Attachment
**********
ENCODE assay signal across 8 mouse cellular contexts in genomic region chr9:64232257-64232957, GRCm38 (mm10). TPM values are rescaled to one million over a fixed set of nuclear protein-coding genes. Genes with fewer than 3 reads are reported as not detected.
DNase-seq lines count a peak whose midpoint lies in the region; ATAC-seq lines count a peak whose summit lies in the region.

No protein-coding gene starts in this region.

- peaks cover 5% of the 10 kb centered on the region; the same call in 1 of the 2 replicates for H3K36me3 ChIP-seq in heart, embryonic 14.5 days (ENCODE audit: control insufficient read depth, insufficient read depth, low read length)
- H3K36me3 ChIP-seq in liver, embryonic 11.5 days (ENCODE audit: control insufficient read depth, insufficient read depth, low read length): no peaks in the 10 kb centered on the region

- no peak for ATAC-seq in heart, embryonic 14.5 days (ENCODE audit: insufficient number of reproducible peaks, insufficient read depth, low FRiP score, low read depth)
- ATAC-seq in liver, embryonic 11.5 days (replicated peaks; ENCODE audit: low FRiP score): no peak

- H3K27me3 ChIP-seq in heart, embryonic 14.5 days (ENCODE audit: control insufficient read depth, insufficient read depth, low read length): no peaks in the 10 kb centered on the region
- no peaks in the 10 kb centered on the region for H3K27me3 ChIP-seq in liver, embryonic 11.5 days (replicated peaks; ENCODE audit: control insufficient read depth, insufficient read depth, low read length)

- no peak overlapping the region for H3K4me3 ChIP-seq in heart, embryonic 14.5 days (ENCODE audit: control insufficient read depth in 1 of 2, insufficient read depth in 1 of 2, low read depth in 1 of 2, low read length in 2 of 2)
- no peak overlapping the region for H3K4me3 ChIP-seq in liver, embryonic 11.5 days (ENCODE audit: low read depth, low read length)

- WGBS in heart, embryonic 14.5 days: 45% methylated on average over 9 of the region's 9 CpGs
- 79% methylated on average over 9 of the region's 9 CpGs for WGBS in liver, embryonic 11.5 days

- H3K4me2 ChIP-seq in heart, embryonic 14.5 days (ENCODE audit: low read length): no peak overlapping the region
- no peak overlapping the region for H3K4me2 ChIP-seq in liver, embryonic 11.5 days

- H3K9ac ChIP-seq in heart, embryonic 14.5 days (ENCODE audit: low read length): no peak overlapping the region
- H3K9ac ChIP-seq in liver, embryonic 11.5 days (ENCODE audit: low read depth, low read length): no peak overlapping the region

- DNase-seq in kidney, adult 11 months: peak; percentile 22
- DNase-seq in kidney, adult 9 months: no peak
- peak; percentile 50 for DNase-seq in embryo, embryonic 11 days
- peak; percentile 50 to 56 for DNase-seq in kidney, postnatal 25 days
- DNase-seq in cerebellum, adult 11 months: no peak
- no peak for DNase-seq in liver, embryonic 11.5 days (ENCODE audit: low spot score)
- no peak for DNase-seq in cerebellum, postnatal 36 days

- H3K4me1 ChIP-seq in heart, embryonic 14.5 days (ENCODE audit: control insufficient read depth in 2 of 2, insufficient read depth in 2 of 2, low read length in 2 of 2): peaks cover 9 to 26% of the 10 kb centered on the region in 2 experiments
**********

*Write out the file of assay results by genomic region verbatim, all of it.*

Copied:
ENCODE assay signal across 8 mouse cellular contexts in genomic region chr9:64232257-64232957, GRCm38 (mm10). TPM values are rescaled to one million over a fixed set of nuclear protein-coding genes. Genes with fewer than 3 reads are reported as not detected.
DNase-seq lines count a peak whose midpoint lies in the region; ATAC-seq lines count a peak whose summit lies in the region.

No protein-coding gene starts in this region.

- peaks cover 5% of the 10 kb centered on the region; the same call in 1 of the 2 replicates for H3K36me3 ChIP-seq in heart, embryonic 14.5 days (ENCODE audit: control insufficient read depth, insufficient read depth, low read length)
- H3K36me3 ChIP-seq in liver, embryonic 11.5 days (ENCODE audit: control insufficient read depth, insufficient read depth, low read length): no peaks in the 10 kb centered on the region

- no peak for ATAC-seq in heart, embryonic 14.5 days (ENCODE audit: insufficient number of reproducible peaks, insufficient read depth, low FRiP score, low read depth)
- ATAC-seq in liver, embryonic 11.5 days (replicated peaks; ENCODE audit: low FRiP score): no peak

- H3K27me3 ChIP-seq in heart, embryonic 14.5 days (ENCODE audit: control insufficient read depth, insufficient read depth, low read length): no peaks in the 10 kb centered on the region
- no peaks in the 10 kb centered on the region for H3K27me3 ChIP-seq in liver, embryonic 11.5 days (replicated peaks; ENCODE audit: control insufficient read depth, insufficient read depth, low read length)

- no peak overlapping the region for H3K4me3 ChIP-seq in heart, embryonic 14.5 days (ENCODE audit: control insufficient read depth in 1 of 2, insufficient read depth in 1 of 2, low read depth in 1 of 2, low read length in 2 of 2)
- no peak overlapping the region for H3K4me3 ChIP-seq in liver, embryonic 11.5 days (ENCODE audit: low read depth, low read length)

- WGBS in heart, embryonic 14.5 days: 45% methylated on average over 9 of the region's 9 CpGs
- 79% methylated on average over 9 of the region's 9 CpGs for WGBS in liver, embryonic 11.5 days

- H3K4me2 ChIP-seq in heart, embryonic 14.5 days (ENCODE audit: low read length): no peak overlapping the region
- no peak overlapping the region for H3K4me2 ChIP-seq in liver, embryonic 11.5 days

- H3K9ac ChIP-seq in heart, embryonic 14.5 days (ENCODE audit: low read length): no peak overlapping the region
- H3K9ac ChIP-seq in liver, embryonic 11.5 days (ENCODE audit: low read depth, low read length): no peak overlapping the region

- DNase-seq in kidney, adult 11 months: peak; percentile 22
- DNase-seq in kidney, adult 9 months: no peak
- peak; percentile 50 for DNase-seq in embryo, embryonic 11 days
- peak; percentile 50 to 56 for DNase-seq in kidney, postnatal 25 days
- DNase-seq in cerebellum, adult 11 months: no peak
- no peak for DNase-seq in liver, embryonic 11.5 days (ENCODE audit: low spot score)
- no peak for DNase-seq in cerebellum, postnatal 36 days

- H3K4me1 ChIP-seq in heart, embryonic 14.5 days (ENCODE audit: control insufficient read depth in 2 of 2, insufficient read depth in 2 of 2, low read length in 2 of 2): peaks cover 9 to 26% of the 10 kb centered on the region in 2 experiments